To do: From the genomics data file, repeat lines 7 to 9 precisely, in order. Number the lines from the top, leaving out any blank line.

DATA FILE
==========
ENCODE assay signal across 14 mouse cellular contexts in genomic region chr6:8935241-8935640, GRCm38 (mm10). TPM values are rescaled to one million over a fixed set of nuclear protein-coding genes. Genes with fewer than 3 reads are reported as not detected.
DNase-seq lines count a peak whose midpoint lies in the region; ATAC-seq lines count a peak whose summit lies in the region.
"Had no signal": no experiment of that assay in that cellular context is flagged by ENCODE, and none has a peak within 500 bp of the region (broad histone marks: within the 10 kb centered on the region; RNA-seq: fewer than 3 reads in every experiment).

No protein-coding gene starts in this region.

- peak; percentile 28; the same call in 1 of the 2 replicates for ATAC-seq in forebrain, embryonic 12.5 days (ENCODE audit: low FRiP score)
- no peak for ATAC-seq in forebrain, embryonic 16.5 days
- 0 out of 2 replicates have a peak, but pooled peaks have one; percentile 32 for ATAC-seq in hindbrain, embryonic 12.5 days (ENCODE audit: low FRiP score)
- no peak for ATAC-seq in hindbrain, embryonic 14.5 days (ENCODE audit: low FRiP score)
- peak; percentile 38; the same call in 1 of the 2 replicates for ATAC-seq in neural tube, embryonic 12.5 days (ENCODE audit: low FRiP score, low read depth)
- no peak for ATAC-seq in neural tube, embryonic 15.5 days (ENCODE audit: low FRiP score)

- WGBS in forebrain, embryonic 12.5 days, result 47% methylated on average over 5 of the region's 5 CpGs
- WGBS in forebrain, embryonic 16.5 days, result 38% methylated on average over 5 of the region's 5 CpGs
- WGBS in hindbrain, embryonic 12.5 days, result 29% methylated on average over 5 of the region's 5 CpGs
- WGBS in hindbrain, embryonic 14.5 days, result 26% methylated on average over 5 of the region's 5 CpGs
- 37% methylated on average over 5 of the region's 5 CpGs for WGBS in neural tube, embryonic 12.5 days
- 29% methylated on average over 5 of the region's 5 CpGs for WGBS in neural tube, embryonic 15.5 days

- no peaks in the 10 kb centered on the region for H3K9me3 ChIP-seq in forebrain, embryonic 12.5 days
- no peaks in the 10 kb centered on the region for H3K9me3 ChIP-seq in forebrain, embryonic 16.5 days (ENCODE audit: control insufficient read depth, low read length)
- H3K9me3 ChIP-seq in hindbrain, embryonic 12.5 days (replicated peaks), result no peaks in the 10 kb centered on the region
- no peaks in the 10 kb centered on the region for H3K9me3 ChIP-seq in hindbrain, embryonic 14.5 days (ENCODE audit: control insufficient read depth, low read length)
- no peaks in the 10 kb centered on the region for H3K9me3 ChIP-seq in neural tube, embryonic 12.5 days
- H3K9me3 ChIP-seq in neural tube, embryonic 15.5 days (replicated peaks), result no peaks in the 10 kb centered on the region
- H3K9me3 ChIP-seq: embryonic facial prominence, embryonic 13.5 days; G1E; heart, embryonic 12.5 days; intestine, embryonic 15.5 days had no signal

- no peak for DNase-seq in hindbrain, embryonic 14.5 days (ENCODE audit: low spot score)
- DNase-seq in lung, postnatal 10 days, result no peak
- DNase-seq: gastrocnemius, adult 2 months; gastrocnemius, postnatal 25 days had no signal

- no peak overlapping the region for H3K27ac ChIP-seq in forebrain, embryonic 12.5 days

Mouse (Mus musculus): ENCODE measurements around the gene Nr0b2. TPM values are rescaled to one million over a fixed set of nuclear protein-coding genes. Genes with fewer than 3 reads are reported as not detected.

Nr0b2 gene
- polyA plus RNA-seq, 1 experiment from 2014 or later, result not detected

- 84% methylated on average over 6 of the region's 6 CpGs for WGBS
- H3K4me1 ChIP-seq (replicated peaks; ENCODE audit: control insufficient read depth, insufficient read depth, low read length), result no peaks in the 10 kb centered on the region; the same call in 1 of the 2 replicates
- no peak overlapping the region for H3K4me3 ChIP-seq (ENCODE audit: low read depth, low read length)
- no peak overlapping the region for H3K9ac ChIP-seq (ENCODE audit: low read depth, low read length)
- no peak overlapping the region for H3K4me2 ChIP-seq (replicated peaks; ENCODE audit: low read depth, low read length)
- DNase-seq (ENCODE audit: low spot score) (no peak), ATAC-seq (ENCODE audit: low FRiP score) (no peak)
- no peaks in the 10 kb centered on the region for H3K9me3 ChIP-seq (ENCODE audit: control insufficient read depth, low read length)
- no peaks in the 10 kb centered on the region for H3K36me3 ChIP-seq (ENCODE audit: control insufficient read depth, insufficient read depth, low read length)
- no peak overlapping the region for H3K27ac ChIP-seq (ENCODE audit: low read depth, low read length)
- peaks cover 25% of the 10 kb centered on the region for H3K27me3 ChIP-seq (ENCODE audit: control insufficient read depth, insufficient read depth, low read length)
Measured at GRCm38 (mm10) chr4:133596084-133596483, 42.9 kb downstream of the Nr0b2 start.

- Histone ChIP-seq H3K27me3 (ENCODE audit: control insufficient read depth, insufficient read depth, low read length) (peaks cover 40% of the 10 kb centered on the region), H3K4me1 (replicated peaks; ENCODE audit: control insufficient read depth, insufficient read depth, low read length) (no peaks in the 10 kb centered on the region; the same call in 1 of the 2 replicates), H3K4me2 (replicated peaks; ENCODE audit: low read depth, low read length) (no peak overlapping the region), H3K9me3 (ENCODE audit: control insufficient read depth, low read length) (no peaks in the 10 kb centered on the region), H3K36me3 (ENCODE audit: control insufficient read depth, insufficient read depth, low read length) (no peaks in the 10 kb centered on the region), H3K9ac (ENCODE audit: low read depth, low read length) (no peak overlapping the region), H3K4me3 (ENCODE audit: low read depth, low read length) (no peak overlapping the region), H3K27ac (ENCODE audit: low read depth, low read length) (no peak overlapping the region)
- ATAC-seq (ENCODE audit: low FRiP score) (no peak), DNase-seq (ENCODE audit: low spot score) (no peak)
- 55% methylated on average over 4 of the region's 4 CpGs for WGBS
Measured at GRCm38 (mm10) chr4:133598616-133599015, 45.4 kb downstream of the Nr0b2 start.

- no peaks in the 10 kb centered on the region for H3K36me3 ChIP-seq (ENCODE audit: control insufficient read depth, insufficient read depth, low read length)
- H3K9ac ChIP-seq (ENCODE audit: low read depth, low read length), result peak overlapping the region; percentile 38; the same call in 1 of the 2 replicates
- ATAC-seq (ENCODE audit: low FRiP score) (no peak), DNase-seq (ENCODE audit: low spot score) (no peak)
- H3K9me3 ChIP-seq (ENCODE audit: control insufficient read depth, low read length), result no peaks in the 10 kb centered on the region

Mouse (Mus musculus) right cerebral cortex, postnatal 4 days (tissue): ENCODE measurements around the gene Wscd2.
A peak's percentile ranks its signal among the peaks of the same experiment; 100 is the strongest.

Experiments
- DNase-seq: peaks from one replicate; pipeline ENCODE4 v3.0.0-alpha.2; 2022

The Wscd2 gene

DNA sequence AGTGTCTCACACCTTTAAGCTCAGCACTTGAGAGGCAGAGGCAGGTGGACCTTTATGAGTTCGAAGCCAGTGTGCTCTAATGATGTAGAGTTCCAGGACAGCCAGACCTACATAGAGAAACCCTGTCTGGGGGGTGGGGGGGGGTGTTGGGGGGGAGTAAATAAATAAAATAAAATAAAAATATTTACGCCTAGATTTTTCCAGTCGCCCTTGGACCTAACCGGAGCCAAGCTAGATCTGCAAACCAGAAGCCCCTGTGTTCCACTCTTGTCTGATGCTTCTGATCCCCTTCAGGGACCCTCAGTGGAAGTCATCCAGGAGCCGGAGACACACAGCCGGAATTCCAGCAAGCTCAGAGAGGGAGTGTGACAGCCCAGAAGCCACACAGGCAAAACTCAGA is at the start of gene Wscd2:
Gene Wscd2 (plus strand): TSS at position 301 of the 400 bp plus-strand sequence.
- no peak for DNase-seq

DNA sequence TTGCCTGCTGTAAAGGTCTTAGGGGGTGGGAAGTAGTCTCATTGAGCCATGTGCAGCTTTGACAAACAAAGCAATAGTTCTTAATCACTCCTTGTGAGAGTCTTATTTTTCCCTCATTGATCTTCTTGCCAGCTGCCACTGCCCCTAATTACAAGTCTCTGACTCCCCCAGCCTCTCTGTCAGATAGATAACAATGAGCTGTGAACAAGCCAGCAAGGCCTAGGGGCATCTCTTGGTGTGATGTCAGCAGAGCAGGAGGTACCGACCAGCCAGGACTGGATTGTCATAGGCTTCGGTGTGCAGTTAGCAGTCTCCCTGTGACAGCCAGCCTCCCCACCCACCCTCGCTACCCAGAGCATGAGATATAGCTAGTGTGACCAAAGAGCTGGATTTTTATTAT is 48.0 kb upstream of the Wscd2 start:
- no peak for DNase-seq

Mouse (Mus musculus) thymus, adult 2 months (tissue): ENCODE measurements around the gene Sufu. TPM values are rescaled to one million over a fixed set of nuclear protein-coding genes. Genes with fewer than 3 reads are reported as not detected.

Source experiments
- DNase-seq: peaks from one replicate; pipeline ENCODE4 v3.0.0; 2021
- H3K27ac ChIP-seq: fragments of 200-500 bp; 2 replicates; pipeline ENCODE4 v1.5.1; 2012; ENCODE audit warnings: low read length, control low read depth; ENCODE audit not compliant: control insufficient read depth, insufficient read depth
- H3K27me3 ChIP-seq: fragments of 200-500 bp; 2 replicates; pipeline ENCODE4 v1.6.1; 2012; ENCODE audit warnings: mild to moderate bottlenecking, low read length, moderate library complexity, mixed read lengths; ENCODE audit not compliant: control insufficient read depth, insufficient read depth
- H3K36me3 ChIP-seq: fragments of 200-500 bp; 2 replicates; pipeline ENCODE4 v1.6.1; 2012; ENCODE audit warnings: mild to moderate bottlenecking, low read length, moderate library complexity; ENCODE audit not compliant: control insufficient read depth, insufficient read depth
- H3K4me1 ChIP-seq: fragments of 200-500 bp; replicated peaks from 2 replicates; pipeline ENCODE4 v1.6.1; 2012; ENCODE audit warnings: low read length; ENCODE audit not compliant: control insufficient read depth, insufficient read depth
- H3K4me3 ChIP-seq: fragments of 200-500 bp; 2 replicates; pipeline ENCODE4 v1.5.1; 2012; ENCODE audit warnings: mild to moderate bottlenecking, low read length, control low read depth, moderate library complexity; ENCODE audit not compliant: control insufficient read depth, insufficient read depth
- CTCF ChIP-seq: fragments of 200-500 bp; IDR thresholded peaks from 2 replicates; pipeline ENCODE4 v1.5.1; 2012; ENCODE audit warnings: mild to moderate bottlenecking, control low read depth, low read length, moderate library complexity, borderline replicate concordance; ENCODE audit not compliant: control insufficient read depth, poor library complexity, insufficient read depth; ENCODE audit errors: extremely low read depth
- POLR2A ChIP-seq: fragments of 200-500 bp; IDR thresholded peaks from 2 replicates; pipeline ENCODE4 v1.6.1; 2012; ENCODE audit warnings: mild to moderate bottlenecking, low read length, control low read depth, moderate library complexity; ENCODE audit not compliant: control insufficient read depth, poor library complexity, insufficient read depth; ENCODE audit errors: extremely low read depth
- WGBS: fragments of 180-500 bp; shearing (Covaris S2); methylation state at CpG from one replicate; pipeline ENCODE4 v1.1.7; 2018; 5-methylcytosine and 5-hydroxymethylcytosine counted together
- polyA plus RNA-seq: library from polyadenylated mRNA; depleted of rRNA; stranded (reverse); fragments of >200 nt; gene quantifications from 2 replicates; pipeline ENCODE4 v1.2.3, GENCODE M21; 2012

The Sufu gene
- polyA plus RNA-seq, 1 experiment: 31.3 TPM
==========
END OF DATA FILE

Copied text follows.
- 0 out of 2 replicates have a peak, but pooled peaks have one; percentile 32 for ATAC-seq in hindbrain, embryonic 12.5 days (ENCODE audit: low FRiP score)
- no peak for ATAC-seq in hindbrain, embryonic 14.5 days (ENCODE audit: low FRiP score)
- peak; percentile 38; the same call in 1 of the 2 replicates for ATAC-seq in neural tube, embryonic 12.5 days (ENCODE audit: low FRiP score, low read depth)